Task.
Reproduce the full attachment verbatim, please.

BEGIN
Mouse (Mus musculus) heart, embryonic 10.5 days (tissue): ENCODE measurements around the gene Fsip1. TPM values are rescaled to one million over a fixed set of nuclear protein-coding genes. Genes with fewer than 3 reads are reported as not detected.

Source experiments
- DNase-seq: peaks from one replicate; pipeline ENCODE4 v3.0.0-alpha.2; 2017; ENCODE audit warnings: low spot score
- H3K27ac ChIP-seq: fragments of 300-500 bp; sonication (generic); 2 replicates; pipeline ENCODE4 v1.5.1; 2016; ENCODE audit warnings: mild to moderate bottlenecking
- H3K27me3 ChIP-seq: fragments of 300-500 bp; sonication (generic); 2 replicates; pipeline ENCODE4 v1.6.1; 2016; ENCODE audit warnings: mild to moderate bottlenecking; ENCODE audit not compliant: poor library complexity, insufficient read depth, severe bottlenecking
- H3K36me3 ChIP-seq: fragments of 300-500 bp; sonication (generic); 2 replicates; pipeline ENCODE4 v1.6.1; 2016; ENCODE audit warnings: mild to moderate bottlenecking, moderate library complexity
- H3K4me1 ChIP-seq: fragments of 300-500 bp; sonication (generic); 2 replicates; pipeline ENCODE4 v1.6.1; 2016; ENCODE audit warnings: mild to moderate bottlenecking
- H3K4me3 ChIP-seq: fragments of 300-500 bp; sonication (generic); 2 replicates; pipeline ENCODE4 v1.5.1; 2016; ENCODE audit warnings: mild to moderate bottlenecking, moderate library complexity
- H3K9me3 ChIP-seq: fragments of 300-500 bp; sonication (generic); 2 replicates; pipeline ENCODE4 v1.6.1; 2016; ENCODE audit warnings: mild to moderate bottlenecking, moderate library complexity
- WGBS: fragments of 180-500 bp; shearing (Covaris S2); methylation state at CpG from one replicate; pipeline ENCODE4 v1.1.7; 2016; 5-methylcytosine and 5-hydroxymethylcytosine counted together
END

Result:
Mouse (Mus musculus) heart, embryonic 10.5 days (tissue): ENCODE measurements around the gene Fsip1. TPM values are rescaled to one million over a fixed set of nuclear protein-coding genes. Genes with fewer than 3 reads are reported as not detected.

Source experiments
- DNase-seq: peaks from one replicate; pipeline ENCODE4 v3.0.0-alpha.2; 2017; ENCODE audit warnings: low spot score
- H3K27ac ChIP-seq: fragments of 300-500 bp; sonication (generic); 2 replicates; pipeline ENCODE4 v1.5.1; 2016; ENCODE audit warnings: mild to moderate bottlenecking
- H3K27me3 ChIP-seq: fragments of 300-500 bp; sonication (generic); 2 replicates; pipeline ENCODE4 v1.6.1; 2016; ENCODE audit warnings: mild to moderate bottlenecking; ENCODE audit not compliant: poor library complexity, insufficient read depth, severe bottlenecking
- H3K36me3 ChIP-seq: fragments of 300-500 bp; sonication (generic); 2 replicates; pipeline ENCODE4 v1.6.1; 2016; ENCODE audit warnings: mild to moderate bottlenecking, moderate library complexity
- H3K4me1 ChIP-seq: fragments of 300-500 bp; sonication (generic); 2 replicates; pipeline ENCODE4 v1.6.1; 2016; ENCODE audit warnings: mild to moderate bottlenecking
- H3K4me3 ChIP-seq: fragments of 300-500 bp; sonication (generic); 2 replicates; pipeline ENCODE4 v1.5.1; 2016; ENCODE audit warnings: mild to moderate bottlenecking, moderate library complexity
- H3K9me3 ChIP-seq: fragments of 300-500 bp; sonication (generic); 2 replicates; pipeline ENCODE4 v1.6.1; 2016; ENCODE audit warnings: mild to moderate bottlenecking, moderate library complexity
- WGBS: fragments of 180-500 bp; shearing (Covaris S2); methylation state at CpG from one replicate; pipeline ENCODE4 v1.1.7; 2016; 5-methylcytosine and 5-hydroxymethylcytosine counted together